Wade finds solace on gridiron
By Ed Odeven
(Published in the Arizona Daily Sun on Sept. 24, 2004)
It’s easy to forget that football is only a game. We become so passionate about rooting for our favorite players and teams that we can get so caught up in the emotional highs and lows of a game and its outcome that we treat it as a life-or-death situation.
For many players, coaches, fans and media members, football is an outlet for fun, a once-a-week shindig that becomes an integral part of their lives. Sometimes it’s much more than that. For Northern Arizona junior receiver Simirone Wade, football has become a respite from tough personal times he’s encountered in 2004.
Wade’s maternal grandfather, Elmer “Bud” Daniels, recently passed away in Albuquerque, N.M. Daniels’ passing marked the seventh death in the last eight months in Wade’s family. He’s also mourned the deaths of aunts, uncles and cousins this year.
Though he has practiced, Wade didn’t play in NAU’s first two games of 2004, road games against Arizona and Stephen F. Austin.
“We had some important games that we had to play but I couldn’t be there,” Wade says. “It burned me but I’m back now.
“I went through some personal things that brought me away from football. I had to make some challenging decisions in my life. That’s when I was dealing with my family. I was going through some bad times.”
Through it all, Wade remains committed to being the best college football player he can be.
Wade says he practiced “to keep my mind off it, because if you just sit and think about what’s going on in your life it’s just going to bring yourself down. My antidote was just to come to practice and be with the team … the family that I’m here with.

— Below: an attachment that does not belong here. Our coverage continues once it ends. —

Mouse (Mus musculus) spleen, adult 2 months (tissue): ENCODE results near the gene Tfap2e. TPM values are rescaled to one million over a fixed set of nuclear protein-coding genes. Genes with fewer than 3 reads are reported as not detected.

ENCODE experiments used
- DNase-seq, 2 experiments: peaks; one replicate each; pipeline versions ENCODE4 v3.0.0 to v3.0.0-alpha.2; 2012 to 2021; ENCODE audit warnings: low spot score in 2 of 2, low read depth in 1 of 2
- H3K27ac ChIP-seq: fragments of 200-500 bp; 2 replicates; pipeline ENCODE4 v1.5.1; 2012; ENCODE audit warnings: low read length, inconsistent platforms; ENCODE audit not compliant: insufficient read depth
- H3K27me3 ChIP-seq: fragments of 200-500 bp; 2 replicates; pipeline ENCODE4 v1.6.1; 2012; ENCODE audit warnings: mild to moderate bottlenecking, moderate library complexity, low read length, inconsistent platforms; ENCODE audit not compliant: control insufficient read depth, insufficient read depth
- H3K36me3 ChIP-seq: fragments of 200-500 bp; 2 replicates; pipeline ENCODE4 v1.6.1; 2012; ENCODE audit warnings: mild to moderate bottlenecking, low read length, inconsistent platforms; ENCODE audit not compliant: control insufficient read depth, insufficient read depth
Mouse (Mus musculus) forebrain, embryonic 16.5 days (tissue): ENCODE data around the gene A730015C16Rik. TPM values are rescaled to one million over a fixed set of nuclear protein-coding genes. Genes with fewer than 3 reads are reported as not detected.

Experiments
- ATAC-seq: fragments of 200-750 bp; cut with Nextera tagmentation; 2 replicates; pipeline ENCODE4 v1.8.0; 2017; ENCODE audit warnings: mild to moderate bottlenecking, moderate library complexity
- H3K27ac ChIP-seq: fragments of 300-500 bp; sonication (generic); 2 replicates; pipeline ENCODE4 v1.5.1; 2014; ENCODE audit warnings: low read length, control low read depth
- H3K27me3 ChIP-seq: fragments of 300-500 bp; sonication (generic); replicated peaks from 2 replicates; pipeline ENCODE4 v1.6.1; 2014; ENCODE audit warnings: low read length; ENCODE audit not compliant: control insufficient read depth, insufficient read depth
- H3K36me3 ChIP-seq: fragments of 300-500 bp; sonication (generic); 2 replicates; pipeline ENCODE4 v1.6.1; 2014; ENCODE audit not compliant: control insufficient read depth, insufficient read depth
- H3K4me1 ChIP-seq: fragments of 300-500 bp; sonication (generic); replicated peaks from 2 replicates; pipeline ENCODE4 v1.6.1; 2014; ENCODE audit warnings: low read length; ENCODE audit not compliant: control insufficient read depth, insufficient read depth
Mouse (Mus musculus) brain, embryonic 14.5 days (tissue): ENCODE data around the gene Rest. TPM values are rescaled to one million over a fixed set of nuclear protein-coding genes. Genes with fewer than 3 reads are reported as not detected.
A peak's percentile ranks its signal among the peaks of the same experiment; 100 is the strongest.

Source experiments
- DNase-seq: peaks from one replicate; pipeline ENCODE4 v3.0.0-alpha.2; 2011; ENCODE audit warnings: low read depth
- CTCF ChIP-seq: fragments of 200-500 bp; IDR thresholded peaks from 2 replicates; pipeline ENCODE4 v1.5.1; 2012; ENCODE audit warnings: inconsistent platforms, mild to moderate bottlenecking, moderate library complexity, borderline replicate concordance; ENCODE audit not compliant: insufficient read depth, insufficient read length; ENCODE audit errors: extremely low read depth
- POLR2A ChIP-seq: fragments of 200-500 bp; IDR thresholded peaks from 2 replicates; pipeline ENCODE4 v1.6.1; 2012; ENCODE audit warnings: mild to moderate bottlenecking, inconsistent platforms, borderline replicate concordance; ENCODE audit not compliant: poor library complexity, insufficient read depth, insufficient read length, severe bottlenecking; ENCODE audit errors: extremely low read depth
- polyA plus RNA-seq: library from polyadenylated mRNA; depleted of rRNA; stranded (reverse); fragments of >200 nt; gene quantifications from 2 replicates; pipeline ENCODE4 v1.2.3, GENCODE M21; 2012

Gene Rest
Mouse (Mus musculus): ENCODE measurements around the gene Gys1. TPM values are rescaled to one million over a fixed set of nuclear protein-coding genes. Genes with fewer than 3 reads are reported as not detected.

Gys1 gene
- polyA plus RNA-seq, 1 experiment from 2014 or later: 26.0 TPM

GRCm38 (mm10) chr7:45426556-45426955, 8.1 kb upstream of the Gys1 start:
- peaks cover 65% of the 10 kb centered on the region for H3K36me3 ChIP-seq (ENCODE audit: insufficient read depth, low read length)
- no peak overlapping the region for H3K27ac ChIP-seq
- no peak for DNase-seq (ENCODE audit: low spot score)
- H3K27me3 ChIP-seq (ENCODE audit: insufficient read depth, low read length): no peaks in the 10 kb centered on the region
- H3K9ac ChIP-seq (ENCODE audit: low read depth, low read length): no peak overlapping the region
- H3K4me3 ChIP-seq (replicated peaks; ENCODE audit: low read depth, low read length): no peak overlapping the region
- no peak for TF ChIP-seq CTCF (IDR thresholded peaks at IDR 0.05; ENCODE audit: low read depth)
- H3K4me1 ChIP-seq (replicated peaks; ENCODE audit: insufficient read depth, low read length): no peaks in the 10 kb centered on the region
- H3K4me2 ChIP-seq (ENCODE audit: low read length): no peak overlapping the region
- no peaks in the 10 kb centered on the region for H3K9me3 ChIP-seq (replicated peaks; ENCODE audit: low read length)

“This is the thing I love to do: play football. Even though I couldn’t play in the games, that doesn’t mean I couldn’t practice and be with the team. That’s why I was still practicing.”
One may naturally wonder if Wade, a 2001 graduate of Glendale Ironwood High School, is ready to step onto the field this season, starting with today’s Big Sky Conference opener against Weber State, but he says leaving school was never an option.
“I never contemplated really quitting,” he says, “but my mind was in all different places and it came down to my parents. They are my heart. When they suffer, I suffer, and that was drawing me away from football.
“My No. 1 priority is God and then my family and then football, of course, so when my family’s hurting that affects me and that affects me on the field. … I had to take care of my family before I can take care of what’s on the field.”
Football is “just a talent that I have, but my family’s my backbone. They are there when I haven’t played and they are there when I play.”
Together, the Wade family supported one another through these hard times. But death after death took an emotional toll on all of them.
“We couldn’t heal,” Wade says. “We were just getting off of one death and then another one would pop up unexpectedly and we were just … going through a time in our lives that was a black hole.
“We are healing right now, and life goes on and life doesn’t stop for nobody.”
There’s a biblical passage Wade recites — “We may endure for a night but joy comes in the morning.” — that comforts him through times of grief.
“We may go through whatever the devil’s trying to put on us,” he says, explaining the passage. “He may take us through all these trials and tribulations, but it’s like a storm and storms pass over. They never stay.
“For the time being, while … it’s pouring, people are like, ‘It’s raining. Oh my gosh, I can’t wait for the sun to come back.’ But eventually the sun does come back and we are all happy again.”
It’s quite clear Wade understands the value of life and is wise beyond his years.
“This has definitely humbled me,” he says. “It shows me that everything on this earth is material, and material things can be replaced but your family can’t.”
Simirone’s parents, Thomas and Cynthia Wade, will be at today’s game. His brother, Edwin “B.J.” Bell, and sister, Talya “Shay” Wade, many cousins and a large group of friends, ex-teachers and ex-classmates from Phoenix and Tucson, where he was born, will be there. And Wade’s beloved grandfather will be at the Skydome in spirit.
“This game is dedicated to him,” he says. “And I know that he’s going to be hearing me in the stands. I’m going to show up not only for everybody in the stands but … him, too.”
Maybe today’s NAU-Weber State clash isn’t just a game. For Wade, it’s become a source of solace and inspiration.